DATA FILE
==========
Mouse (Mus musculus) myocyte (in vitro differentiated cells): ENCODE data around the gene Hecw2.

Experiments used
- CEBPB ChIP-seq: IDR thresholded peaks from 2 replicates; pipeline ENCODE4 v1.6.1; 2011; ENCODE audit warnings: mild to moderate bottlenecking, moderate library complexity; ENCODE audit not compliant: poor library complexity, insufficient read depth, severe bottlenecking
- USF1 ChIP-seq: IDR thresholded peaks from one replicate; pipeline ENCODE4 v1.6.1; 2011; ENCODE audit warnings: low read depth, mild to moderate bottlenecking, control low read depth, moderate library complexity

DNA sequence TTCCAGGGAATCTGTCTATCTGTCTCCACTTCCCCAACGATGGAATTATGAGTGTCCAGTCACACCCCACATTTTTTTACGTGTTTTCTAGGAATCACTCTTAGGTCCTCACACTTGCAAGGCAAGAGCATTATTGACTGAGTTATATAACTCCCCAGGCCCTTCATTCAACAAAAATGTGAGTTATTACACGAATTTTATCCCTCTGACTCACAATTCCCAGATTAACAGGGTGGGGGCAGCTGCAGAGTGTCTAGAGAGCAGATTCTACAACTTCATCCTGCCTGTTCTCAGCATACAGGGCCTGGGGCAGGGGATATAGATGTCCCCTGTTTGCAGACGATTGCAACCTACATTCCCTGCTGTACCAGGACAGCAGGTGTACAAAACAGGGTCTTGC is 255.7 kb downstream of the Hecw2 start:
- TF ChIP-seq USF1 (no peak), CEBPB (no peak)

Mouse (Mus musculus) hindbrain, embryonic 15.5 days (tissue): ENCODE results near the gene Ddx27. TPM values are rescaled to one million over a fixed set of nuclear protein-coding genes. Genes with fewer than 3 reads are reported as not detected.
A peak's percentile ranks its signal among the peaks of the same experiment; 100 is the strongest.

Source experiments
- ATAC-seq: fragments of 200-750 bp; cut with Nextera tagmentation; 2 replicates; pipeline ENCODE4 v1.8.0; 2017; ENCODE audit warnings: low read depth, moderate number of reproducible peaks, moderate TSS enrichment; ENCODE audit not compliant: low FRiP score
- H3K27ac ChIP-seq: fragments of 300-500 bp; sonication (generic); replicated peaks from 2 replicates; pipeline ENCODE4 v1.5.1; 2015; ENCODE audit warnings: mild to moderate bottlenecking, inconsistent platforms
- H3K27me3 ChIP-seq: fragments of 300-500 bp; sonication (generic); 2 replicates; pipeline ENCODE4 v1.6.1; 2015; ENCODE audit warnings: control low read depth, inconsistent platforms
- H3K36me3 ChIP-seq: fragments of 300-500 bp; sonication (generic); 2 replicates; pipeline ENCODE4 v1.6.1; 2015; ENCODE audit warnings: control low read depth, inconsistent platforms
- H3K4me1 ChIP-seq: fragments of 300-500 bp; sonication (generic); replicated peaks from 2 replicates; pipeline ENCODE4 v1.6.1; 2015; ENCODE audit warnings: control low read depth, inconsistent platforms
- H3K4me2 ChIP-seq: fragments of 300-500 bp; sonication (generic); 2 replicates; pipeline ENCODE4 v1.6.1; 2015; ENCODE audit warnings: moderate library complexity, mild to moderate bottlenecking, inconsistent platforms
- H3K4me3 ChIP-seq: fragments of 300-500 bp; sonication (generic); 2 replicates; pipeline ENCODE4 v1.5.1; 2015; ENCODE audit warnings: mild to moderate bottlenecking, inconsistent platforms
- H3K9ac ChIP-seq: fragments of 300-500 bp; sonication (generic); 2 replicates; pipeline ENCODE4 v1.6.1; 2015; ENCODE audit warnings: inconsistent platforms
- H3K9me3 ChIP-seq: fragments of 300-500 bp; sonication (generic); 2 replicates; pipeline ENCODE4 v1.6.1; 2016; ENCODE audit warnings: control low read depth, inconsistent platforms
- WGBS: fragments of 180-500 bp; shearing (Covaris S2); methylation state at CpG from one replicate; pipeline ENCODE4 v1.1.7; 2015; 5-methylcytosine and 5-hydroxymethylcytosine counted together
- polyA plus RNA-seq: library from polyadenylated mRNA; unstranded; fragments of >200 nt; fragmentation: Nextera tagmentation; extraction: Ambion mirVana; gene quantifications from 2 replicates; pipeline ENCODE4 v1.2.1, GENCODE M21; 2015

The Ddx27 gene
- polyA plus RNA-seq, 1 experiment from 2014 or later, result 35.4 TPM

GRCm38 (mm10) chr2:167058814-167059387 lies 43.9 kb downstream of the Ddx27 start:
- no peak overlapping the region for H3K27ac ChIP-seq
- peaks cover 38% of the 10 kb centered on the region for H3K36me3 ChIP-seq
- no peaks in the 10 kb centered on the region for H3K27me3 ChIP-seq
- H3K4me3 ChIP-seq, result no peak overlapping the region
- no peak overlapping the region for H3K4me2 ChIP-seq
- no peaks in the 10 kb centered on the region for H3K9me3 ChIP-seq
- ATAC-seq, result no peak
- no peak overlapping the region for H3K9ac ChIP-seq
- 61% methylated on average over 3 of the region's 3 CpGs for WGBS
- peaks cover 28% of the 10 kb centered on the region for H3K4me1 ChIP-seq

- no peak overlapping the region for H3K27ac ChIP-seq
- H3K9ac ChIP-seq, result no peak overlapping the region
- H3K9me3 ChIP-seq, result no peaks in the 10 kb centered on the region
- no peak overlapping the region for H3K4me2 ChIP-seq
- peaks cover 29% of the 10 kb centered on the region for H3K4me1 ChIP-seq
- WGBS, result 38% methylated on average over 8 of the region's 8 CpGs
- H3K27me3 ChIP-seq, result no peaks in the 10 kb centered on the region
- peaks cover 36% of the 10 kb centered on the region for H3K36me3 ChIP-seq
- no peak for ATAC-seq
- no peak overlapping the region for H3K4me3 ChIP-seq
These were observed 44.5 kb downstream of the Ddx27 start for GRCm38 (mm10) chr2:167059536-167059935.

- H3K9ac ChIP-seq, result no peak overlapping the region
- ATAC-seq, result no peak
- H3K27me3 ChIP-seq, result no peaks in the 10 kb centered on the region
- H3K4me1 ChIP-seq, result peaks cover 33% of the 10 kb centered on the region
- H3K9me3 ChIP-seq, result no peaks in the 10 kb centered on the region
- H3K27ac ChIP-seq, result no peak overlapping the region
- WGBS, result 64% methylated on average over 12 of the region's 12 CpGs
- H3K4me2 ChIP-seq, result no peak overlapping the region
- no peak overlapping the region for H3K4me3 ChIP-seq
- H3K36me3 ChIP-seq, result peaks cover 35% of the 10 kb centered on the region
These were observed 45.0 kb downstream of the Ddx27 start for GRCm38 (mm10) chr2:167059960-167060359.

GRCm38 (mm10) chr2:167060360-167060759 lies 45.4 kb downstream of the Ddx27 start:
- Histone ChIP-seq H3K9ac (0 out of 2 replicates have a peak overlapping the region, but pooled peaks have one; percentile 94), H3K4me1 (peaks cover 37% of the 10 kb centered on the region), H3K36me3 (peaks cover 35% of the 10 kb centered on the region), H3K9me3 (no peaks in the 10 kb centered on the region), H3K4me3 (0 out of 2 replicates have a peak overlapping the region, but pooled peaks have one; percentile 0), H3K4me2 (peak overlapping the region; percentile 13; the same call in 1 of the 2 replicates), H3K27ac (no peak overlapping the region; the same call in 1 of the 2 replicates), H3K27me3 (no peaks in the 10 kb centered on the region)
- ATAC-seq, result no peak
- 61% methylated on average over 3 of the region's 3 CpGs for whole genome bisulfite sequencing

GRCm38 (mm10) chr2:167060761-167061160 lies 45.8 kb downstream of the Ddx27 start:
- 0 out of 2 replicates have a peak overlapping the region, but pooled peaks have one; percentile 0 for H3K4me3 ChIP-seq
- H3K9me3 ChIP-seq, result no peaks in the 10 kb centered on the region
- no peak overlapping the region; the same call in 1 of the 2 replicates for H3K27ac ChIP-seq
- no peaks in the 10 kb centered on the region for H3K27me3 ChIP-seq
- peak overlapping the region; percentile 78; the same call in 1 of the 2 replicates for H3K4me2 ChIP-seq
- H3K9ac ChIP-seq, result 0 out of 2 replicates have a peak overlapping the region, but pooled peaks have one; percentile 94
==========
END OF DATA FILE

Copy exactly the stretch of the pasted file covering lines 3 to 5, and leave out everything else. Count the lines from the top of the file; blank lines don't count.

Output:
- CEBPB ChIP-seq: IDR thresholded peaks from 2 replicates; pipeline ENCODE4 v1.6.1; 2011; ENCODE audit warnings: mild to moderate bottlenecking, moderate library complexity; ENCODE audit not compliant: poor library complexity, insufficient read depth, severe bottlenecking
- USF1 ChIP-seq: IDR thresholded peaks from one replicate; pipeline ENCODE4 v1.6.1; 2011; ENCODE audit warnings: low read depth, mild to moderate bottlenecking, control low read depth, moderate library complexity

DNA sequence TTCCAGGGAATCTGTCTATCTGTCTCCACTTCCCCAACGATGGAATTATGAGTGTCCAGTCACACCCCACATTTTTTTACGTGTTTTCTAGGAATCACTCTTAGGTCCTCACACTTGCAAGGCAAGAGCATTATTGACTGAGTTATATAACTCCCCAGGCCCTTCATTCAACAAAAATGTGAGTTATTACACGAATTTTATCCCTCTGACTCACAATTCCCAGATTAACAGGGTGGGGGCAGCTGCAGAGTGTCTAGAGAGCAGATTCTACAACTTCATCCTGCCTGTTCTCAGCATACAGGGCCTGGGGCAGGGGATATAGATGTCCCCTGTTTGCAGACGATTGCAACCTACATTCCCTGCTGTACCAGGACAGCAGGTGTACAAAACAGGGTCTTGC is 255.7 kb downstream of the Hecw2 start: